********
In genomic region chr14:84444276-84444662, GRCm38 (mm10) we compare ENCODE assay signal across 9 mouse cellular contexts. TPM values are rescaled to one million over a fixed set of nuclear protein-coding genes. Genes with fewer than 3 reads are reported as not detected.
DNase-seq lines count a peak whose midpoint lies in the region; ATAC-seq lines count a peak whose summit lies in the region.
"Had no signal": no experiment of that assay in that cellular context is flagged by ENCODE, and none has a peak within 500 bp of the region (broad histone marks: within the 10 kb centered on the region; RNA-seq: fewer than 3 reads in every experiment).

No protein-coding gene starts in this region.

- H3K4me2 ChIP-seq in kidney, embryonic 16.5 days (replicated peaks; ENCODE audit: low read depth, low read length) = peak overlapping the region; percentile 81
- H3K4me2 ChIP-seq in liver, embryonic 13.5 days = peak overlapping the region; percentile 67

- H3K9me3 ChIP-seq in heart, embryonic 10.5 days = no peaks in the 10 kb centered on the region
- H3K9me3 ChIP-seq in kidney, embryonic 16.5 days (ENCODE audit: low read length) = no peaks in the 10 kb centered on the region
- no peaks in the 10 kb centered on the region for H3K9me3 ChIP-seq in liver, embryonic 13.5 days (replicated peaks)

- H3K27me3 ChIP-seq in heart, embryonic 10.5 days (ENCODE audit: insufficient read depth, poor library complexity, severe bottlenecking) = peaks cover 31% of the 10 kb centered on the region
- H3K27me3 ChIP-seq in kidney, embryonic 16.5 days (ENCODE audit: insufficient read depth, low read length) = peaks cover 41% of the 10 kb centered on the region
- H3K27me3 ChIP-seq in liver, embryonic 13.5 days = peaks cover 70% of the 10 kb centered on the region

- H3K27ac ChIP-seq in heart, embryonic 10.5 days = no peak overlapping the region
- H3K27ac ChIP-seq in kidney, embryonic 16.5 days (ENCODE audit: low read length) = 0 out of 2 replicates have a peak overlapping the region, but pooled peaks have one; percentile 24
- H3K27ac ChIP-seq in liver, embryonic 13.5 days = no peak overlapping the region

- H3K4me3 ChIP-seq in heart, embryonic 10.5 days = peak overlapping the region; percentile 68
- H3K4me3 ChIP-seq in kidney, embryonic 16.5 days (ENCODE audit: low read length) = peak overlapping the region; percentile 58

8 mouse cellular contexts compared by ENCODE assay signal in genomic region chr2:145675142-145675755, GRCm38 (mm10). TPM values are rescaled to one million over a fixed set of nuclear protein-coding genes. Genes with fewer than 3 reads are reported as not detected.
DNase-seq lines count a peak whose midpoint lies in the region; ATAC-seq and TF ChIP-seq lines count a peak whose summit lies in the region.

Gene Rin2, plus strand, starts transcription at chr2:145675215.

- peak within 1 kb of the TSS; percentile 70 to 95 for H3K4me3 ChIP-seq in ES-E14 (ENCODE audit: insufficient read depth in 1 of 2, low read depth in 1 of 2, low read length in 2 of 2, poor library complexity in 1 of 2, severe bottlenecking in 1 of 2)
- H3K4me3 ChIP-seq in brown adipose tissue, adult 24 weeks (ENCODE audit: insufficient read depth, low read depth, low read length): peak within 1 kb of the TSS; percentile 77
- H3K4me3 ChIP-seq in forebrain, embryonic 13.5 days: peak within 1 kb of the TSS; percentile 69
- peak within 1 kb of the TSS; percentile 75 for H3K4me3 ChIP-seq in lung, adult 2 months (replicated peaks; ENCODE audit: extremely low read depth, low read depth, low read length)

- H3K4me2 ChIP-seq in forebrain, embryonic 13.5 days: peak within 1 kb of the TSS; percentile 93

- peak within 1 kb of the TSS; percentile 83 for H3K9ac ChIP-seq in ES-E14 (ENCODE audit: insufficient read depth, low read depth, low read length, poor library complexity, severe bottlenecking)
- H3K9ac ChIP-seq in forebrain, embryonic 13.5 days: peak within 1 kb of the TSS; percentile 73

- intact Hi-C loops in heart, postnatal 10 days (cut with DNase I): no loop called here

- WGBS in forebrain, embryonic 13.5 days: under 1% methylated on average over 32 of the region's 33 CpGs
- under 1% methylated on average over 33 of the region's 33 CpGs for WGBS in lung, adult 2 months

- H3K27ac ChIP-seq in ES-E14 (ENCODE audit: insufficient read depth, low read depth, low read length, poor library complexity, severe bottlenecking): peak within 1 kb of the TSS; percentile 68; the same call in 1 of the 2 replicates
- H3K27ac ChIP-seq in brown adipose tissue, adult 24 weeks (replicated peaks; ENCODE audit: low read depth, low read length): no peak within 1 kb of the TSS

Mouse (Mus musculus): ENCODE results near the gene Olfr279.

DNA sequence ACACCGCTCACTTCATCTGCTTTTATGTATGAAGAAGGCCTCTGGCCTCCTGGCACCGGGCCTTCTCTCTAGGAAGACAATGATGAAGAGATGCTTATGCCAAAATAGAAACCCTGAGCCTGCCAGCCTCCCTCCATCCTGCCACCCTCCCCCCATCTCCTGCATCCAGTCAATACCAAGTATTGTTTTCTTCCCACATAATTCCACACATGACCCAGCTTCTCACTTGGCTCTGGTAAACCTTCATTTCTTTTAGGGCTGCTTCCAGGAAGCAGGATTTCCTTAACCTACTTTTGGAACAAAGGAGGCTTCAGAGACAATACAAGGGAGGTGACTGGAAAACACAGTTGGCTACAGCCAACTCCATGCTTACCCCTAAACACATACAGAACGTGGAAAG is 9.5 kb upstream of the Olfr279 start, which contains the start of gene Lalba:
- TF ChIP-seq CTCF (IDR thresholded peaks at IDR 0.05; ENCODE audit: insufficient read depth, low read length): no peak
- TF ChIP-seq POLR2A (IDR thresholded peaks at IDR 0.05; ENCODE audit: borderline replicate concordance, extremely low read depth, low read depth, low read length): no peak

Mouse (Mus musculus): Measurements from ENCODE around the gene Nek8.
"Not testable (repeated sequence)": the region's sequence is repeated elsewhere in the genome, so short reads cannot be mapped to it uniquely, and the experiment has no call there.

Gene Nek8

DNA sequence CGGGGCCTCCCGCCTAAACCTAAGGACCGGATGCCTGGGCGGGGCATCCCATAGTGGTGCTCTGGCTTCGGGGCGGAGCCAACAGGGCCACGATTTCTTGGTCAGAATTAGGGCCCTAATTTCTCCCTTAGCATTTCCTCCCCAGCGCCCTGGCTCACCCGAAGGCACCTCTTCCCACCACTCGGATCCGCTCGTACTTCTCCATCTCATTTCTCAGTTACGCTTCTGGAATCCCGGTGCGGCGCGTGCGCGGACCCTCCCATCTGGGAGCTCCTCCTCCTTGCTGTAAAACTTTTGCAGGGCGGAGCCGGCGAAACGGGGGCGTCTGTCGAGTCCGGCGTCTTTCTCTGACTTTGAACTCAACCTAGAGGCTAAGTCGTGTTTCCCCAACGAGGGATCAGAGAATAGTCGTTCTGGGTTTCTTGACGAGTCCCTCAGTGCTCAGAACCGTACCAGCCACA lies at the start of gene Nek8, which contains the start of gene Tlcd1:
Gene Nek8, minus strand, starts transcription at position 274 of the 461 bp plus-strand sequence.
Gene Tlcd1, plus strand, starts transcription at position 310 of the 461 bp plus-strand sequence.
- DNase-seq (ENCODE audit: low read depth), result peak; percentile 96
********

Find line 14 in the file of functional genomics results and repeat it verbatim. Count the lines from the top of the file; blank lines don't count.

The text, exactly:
- H3K27ac ChIP-seq in kidney, embryonic 16.5 days (ENCODE audit: low read length) = 0 out of 2 replicates have a peak overlapping the region, but pooled peaks have one; percentile 24